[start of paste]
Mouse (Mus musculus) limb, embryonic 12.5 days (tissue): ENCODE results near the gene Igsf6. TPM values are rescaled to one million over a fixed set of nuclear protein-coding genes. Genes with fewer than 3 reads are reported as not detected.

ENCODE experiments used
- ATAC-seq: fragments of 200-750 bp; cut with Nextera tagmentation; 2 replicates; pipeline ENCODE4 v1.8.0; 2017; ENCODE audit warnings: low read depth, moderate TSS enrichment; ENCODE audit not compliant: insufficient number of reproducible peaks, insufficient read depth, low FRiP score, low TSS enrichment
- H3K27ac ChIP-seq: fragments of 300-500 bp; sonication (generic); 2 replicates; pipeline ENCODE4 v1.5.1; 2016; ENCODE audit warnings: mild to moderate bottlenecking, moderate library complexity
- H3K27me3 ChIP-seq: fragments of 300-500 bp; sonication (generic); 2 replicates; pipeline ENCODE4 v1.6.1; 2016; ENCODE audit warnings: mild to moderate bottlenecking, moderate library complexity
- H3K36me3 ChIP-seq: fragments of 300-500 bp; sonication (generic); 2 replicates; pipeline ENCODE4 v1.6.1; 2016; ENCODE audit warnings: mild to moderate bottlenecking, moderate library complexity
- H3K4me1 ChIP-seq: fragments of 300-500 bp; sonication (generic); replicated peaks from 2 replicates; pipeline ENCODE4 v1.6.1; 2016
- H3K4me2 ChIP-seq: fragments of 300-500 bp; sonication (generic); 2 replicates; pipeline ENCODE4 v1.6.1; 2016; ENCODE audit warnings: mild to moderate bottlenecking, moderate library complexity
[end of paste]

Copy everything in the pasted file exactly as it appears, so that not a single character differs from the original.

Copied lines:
Mouse (Mus musculus) limb, embryonic 12.5 days (tissue): ENCODE results near the gene Igsf6. TPM values are rescaled to one million over a fixed set of nuclear protein-coding genes. Genes with fewer than 3 reads are reported as not detected.

ENCODE experiments used
- ATAC-seq: fragments of 200-750 bp; cut with Nextera tagmentation; 2 replicates; pipeline ENCODE4 v1.8.0; 2017; ENCODE audit warnings: low read depth, moderate TSS enrichment; ENCODE audit not compliant: insufficient number of reproducible peaks, insufficient read depth, low FRiP score, low TSS enrichment
- H3K27ac ChIP-seq: fragments of 300-500 bp; sonication (generic); 2 replicates; pipeline ENCODE4 v1.5.1; 2016; ENCODE audit warnings: mild to moderate bottlenecking, moderate library complexity
- H3K27me3 ChIP-seq: fragments of 300-500 bp; sonication (generic); 2 replicates; pipeline ENCODE4 v1.6.1; 2016; ENCODE audit warnings: mild to moderate bottlenecking, moderate library complexity
- H3K36me3 ChIP-seq: fragments of 300-500 bp; sonication (generic); 2 replicates; pipeline ENCODE4 v1.6.1; 2016; ENCODE audit warnings: mild to moderate bottlenecking, moderate library complexity
- H3K4me1 ChIP-seq: fragments of 300-500 bp; sonication (generic); replicated peaks from 2 replicates; pipeline ENCODE4 v1.6.1; 2016
- H3K4me2 ChIP-seq: fragments of 300-500 bp; sonication (generic); 2 replicates; pipeline ENCODE4 v1.6.1; 2016; ENCODE audit warnings: mild to moderate bottlenecking, moderate library complexity